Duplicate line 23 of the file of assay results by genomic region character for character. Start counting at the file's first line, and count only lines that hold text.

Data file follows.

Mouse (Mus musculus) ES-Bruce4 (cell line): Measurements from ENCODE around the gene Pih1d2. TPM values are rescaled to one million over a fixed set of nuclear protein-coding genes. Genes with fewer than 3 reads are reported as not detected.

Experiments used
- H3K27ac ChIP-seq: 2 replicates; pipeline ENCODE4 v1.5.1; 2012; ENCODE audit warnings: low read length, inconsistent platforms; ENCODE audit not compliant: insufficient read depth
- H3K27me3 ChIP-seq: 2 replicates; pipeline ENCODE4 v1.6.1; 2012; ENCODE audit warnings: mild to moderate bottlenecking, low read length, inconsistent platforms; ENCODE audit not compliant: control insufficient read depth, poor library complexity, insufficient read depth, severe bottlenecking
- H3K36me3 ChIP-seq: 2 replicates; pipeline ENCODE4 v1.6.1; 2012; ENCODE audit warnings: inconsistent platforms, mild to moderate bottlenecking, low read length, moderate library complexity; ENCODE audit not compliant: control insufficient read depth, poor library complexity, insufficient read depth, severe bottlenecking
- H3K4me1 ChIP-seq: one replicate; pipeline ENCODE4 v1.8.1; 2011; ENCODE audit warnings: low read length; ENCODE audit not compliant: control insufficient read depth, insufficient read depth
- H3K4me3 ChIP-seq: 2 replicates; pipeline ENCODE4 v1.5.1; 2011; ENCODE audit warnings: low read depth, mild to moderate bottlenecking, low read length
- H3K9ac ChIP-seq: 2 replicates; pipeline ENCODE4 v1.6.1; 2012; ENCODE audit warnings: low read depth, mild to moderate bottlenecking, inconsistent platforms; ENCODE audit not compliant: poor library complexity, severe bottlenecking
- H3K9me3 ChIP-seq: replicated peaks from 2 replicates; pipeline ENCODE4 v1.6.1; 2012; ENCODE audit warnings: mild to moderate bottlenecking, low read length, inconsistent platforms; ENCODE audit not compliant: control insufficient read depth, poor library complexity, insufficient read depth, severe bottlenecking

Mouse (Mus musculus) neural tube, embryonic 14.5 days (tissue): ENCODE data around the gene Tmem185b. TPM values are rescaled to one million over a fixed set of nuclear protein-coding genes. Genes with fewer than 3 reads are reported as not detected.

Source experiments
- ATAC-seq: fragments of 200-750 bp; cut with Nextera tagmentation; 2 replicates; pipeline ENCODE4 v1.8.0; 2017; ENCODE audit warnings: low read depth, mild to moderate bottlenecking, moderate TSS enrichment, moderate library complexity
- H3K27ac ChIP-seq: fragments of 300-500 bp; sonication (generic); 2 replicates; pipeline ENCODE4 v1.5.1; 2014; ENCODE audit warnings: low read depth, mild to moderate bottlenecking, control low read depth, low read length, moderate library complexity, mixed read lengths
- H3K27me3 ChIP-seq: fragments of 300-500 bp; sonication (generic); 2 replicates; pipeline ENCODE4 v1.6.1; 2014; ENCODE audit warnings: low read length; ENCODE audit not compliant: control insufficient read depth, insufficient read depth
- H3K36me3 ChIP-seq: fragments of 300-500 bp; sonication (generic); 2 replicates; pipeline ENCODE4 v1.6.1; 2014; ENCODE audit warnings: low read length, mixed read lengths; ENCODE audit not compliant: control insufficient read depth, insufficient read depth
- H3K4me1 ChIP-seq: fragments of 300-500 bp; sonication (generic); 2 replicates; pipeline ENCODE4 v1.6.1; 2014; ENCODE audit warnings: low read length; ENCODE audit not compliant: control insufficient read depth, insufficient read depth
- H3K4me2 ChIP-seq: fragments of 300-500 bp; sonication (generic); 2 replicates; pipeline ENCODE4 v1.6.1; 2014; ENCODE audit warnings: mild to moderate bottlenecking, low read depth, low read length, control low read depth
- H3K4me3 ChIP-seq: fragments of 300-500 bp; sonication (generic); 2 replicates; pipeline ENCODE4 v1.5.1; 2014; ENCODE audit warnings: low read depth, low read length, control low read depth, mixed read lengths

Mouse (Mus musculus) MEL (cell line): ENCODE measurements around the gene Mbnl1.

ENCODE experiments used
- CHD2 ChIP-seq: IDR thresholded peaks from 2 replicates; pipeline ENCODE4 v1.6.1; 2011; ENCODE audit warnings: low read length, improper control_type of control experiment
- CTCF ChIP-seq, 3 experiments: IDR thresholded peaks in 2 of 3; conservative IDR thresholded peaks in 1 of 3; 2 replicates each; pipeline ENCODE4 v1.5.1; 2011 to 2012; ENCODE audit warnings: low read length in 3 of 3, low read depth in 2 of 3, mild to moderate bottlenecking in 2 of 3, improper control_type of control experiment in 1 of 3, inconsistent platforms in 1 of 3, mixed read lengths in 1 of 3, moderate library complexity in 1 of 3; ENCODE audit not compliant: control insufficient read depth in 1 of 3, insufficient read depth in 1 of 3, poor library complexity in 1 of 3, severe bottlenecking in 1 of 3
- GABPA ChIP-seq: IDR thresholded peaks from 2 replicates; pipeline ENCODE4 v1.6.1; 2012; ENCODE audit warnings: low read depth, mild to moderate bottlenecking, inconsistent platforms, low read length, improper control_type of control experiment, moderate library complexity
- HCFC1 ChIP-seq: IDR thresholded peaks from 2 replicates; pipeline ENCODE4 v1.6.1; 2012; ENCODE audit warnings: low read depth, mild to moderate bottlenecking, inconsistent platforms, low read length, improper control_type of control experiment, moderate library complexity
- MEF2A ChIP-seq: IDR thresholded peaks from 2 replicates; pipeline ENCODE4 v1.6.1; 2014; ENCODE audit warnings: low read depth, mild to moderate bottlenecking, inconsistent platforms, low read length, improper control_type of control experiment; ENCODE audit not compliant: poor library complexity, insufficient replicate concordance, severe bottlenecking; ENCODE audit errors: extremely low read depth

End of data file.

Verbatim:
- GABPA ChIP-seq: IDR thresholded peaks from 2 replicates; pipeline ENCODE4 v1.6.1; 2012; ENCODE audit warnings: low read depth, mild to moderate bottlenecking, inconsistent platforms, low read length, improper control_type of control experiment, moderate library complexity